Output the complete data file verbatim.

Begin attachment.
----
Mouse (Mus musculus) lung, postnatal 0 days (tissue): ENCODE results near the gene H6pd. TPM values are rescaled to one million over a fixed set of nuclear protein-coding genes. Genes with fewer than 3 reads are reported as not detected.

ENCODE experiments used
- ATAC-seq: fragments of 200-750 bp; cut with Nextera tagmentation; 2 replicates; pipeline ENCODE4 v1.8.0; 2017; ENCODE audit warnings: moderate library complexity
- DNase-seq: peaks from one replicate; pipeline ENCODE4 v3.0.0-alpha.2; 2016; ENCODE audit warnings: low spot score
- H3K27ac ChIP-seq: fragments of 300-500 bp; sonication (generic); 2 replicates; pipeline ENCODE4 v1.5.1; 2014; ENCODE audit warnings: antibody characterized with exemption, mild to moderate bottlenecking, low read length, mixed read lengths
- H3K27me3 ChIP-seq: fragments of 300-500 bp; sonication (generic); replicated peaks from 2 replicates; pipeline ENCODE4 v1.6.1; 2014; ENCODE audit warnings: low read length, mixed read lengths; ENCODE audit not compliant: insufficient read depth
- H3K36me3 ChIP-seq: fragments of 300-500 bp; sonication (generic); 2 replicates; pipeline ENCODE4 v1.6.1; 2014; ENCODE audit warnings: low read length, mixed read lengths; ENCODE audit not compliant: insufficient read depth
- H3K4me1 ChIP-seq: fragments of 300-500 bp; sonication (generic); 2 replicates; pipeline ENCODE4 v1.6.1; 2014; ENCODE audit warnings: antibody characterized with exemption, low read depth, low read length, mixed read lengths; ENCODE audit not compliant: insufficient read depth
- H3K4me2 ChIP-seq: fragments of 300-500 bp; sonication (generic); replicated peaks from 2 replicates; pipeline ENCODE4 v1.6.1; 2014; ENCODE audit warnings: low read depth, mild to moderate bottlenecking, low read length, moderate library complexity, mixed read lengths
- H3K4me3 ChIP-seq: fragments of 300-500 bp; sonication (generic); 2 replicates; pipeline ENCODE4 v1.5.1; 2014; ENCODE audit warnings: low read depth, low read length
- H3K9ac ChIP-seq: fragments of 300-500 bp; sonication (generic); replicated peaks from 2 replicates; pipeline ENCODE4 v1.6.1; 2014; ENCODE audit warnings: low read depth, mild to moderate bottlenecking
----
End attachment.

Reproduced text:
Mouse (Mus musculus) lung, postnatal 0 days (tissue): ENCODE results near the gene H6pd. TPM values are rescaled to one million over a fixed set of nuclear protein-coding genes. Genes with fewer than 3 reads are reported as not detected.

ENCODE experiments used
- ATAC-seq: fragments of 200-750 bp; cut with Nextera tagmentation; 2 replicates; pipeline ENCODE4 v1.8.0; 2017; ENCODE audit warnings: moderate library complexity
- DNase-seq: peaks from one replicate; pipeline ENCODE4 v3.0.0-alpha.2; 2016; ENCODE audit warnings: low spot score
- H3K27ac ChIP-seq: fragments of 300-500 bp; sonication (generic); 2 replicates; pipeline ENCODE4 v1.5.1; 2014; ENCODE audit warnings: antibody characterized with exemption, mild to moderate bottlenecking, low read length, mixed read lengths
- H3K27me3 ChIP-seq: fragments of 300-500 bp; sonication (generic); replicated peaks from 2 replicates; pipeline ENCODE4 v1.6.1; 2014; ENCODE audit warnings: low read length, mixed read lengths; ENCODE audit not compliant: insufficient read depth
- H3K36me3 ChIP-seq: fragments of 300-500 bp; sonication (generic); 2 replicates; pipeline ENCODE4 v1.6.1; 2014; ENCODE audit warnings: low read length, mixed read lengths; ENCODE audit not compliant: insufficient read depth
- H3K4me1 ChIP-seq: fragments of 300-500 bp; sonication (generic); 2 replicates; pipeline ENCODE4 v1.6.1; 2014; ENCODE audit warnings: antibody characterized with exemption, low read depth, low read length, mixed read lengths; ENCODE audit not compliant: insufficient read depth
- H3K4me2 ChIP-seq: fragments of 300-500 bp; sonication (generic); replicated peaks from 2 replicates; pipeline ENCODE4 v1.6.1; 2014; ENCODE audit warnings: low read depth, mild to moderate bottlenecking, low read length, moderate library complexity, mixed read lengths
- H3K4me3 ChIP-seq: fragments of 300-500 bp; sonication (generic); 2 replicates; pipeline ENCODE4 v1.5.1; 2014; ENCODE audit warnings: low read depth, low read length
- H3K9ac ChIP-seq: fragments of 300-500 bp; sonication (generic); replicated peaks from 2 replicates; pipeline ENCODE4 v1.6.1; 2014; ENCODE audit warnings: low read depth, mild to moderate bottlenecking